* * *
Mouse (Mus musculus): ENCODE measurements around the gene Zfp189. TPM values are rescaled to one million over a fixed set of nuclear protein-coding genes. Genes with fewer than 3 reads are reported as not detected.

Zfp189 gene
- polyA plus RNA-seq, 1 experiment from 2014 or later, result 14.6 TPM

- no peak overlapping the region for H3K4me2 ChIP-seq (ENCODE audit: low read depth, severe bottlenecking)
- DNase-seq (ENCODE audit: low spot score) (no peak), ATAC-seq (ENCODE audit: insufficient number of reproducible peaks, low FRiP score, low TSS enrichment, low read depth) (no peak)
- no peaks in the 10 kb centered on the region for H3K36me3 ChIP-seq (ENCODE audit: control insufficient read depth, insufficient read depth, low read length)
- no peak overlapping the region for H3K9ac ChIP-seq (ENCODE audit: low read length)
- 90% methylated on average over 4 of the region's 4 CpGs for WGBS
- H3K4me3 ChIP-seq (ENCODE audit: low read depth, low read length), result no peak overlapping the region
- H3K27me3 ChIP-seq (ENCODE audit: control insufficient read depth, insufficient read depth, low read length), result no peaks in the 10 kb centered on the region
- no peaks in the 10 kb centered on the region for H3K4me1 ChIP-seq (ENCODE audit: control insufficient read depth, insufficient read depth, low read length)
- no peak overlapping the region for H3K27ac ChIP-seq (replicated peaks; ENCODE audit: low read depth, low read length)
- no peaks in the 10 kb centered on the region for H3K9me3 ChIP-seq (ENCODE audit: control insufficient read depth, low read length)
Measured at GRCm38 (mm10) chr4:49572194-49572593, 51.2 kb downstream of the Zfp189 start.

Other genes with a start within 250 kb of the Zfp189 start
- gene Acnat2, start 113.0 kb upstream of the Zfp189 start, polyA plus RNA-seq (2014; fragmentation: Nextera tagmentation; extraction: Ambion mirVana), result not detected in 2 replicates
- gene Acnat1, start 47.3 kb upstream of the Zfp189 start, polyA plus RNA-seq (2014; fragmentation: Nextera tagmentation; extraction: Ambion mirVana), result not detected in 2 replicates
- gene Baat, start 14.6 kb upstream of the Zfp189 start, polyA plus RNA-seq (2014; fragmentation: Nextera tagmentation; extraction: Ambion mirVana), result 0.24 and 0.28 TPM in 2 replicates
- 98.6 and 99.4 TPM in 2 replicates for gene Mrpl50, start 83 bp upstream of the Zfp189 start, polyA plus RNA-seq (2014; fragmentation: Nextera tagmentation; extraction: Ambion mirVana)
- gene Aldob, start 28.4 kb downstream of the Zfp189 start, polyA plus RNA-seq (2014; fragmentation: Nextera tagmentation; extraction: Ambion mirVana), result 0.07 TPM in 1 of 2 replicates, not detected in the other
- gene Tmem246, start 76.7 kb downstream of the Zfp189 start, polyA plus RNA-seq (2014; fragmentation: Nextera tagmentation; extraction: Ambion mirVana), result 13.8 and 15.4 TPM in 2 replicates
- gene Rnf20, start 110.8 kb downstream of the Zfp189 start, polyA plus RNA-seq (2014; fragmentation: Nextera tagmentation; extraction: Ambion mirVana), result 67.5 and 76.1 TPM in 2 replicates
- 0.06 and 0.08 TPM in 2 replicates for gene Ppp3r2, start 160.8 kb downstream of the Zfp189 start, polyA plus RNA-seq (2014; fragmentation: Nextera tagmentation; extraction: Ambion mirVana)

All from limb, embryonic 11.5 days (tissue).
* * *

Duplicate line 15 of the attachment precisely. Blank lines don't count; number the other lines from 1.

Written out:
Other genes with a start within 250 kb of the Zfp189 start